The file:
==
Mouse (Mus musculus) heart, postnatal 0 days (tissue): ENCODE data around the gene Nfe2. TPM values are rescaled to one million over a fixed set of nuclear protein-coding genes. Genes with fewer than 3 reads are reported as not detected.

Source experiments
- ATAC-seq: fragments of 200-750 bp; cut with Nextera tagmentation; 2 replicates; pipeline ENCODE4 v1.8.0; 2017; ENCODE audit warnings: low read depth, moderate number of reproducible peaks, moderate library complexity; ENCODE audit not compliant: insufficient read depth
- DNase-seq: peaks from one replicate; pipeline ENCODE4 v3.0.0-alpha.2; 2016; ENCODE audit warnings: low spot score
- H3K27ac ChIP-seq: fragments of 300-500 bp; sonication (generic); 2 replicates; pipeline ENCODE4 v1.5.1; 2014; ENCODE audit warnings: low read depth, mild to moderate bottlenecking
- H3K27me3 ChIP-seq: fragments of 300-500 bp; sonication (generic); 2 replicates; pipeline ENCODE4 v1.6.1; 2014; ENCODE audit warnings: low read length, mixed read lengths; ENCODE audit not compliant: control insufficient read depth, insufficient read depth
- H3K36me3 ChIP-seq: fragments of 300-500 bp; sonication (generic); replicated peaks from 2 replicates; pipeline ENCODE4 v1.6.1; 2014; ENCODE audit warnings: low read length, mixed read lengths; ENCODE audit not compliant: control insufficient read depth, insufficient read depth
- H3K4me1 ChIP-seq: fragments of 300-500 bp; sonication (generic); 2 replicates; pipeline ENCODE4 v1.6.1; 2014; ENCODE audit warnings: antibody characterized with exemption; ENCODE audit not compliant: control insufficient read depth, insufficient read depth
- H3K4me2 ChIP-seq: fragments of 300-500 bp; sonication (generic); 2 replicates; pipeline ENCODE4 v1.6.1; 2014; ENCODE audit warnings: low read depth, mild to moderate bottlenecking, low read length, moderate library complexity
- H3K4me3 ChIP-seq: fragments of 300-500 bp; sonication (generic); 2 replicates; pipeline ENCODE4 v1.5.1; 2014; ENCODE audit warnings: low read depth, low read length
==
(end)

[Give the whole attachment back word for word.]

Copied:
Mouse (Mus musculus) heart, postnatal 0 days (tissue): ENCODE data around the gene Nfe2. TPM values are rescaled to one million over a fixed set of nuclear protein-coding genes. Genes with fewer than 3 reads are reported as not detected.

Source experiments
- ATAC-seq: fragments of 200-750 bp; cut with Nextera tagmentation; 2 replicates; pipeline ENCODE4 v1.8.0; 2017; ENCODE audit warnings: low read depth, moderate number of reproducible peaks, moderate library complexity; ENCODE audit not compliant: insufficient read depth
- DNase-seq: peaks from one replicate; pipeline ENCODE4 v3.0.0-alpha.2; 2016; ENCODE audit warnings: low spot score
- H3K27ac ChIP-seq: fragments of 300-500 bp; sonication (generic); 2 replicates; pipeline ENCODE4 v1.5.1; 2014; ENCODE audit warnings: low read depth, mild to moderate bottlenecking
- H3K27me3 ChIP-seq: fragments of 300-500 bp; sonication (generic); 2 replicates; pipeline ENCODE4 v1.6.1; 2014; ENCODE audit warnings: low read length, mixed read lengths; ENCODE audit not compliant: control insufficient read depth, insufficient read depth
- H3K36me3 ChIP-seq: fragments of 300-500 bp; sonication (generic); replicated peaks from 2 replicates; pipeline ENCODE4 v1.6.1; 2014; ENCODE audit warnings: low read length, mixed read lengths; ENCODE audit not compliant: control insufficient read depth, insufficient read depth
- H3K4me1 ChIP-seq: fragments of 300-500 bp; sonication (generic); 2 replicates; pipeline ENCODE4 v1.6.1; 2014; ENCODE audit warnings: antibody characterized with exemption; ENCODE audit not compliant: control insufficient read depth, insufficient read depth
- H3K4me2 ChIP-seq: fragments of 300-500 bp; sonication (generic); 2 replicates; pipeline ENCODE4 v1.6.1; 2014; ENCODE audit warnings: low read depth, mild to moderate bottlenecking, low read length, moderate library complexity
- H3K4me3 ChIP-seq: fragments of 300-500 bp; sonication (generic); 2 replicates; pipeline ENCODE4 v1.5.1; 2014; ENCODE audit warnings: low read depth, low read length